Scenes from Paris

Travel changes you. Even if you’re going back to a country you previously lived in or spending time in a city you’ve been to more than a dozen times, you always end up coming home with a new perspective. Maybe it’s having the time to stop and smell the roses, or maybe that’s just what happens when you’re thrown into a different culture. Our time in Paris made me think about the importance of simplicity, quality, and slowing down.

Yes, Paris is one of the biggest cities in the world and isn’t exactly slow paced. Parisians do, however, take the time to sit and enjoy their meals and they walk much more than us Angelinos. Our time in Paris consisted of lots of eating and even more walking. When we ate our servers didn’t hurry us. We weren’t pressured to leave a 20% tip. We were encouraged to take our time, to talk, to people watch, and to savor the food. It was a nice change from the to-go culture we too often experience in the US. I was on a quest to find the best croissant in Paris. I’m going to need more time to finish my research, but Pain Pain is currently in first place 🙂 Oh, and Pierre Herme, you’ve got to try it, but I’m definitely more of a fan of french breads.img_4653

The highlight of our time in Paris was the Culinary Tour of Paris we took with John Paul. My brother-in-law worked with John Paul as a tour guide while he lived in Paris, and John Paul has since built his own business. My parents and my sister have both gone on his tour and raved. We met John Paul at the Metro Abbesses. As as a group of five we toured Montmarte, visited Picasso and Von Gogh’s homes, sampled baguettes from the award winning neighborhood boulangeries, ate cheeses, charcuterie, drank French wines, and ate the highest rated crepes in Paris.

img_4652-1You hear so much about the culinary world of Paris and wonder if it will live up to the hype. It really does! What stood out was an intense focus on quality and simplicity. Parisians aren’t trying to reinvent the wheel. They’re not overly complicating their food. Rather they work collaboratively with other chefs and are intensely focused on perfecting their craft. In a restaurant you’re not going to see 100 items on the menu. Coffee shop will have three options. There’s no sugar free, lactose-free, non-fat, half-caf in Paris. I was inspired by their commitment to excellence.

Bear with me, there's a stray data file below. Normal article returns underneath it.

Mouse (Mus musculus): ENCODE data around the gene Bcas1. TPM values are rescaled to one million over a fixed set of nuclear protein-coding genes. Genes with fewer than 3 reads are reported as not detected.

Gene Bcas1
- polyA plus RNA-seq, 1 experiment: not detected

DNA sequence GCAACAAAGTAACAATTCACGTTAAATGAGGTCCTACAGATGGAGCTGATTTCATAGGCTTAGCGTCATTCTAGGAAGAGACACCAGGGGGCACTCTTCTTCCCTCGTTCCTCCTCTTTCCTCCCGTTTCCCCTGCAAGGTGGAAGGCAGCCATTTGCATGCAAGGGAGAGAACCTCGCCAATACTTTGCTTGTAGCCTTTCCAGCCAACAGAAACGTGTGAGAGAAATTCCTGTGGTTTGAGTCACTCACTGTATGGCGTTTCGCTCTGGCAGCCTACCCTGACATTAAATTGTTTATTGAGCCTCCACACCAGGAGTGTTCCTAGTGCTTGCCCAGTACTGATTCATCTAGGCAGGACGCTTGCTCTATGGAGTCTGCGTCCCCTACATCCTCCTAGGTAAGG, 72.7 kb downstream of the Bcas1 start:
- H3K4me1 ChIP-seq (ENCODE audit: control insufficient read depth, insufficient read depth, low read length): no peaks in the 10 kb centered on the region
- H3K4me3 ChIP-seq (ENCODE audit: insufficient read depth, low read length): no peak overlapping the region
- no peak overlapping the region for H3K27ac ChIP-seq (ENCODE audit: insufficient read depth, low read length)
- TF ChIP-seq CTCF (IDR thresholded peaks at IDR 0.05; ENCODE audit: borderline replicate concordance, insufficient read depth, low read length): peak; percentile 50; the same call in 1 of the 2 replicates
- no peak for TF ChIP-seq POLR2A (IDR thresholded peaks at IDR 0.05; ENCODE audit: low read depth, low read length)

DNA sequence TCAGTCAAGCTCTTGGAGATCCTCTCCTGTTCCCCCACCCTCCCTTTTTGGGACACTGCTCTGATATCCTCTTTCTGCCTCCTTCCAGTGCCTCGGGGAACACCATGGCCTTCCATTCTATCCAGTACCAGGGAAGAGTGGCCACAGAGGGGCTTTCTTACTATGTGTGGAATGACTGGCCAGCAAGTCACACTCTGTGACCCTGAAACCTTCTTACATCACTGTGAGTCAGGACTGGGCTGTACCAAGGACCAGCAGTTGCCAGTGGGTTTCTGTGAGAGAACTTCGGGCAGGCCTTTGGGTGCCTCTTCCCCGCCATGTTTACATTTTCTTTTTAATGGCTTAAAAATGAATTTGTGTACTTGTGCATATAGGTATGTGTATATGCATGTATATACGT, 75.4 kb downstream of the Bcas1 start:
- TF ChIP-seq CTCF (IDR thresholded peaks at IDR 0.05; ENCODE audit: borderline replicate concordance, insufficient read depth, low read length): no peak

Eiffel Tower, Champs Elysees, Arc de Triomphe 

Growing up in Europe I often tried to cover up my American accent. I tried to blend in as much as possible, didn’t want to visit overly touristy spots, and wasn’t shy about advertising the fact that I was an expat who also spoke Spanish at home. I’d cringe when I heard loud Americans and didn’t want to be associated with them. On this trip I decided to have no shame. No, I wasn’t running around being loud and obnoxious, but I’m not embarrassed to be American and I didn’t want hide my identity. Brent and I tried our best with French and always asked if someone spoke English rather than making the assumption they did. We embraced that we were tourists and weren’t afraid to snap photos all over the city.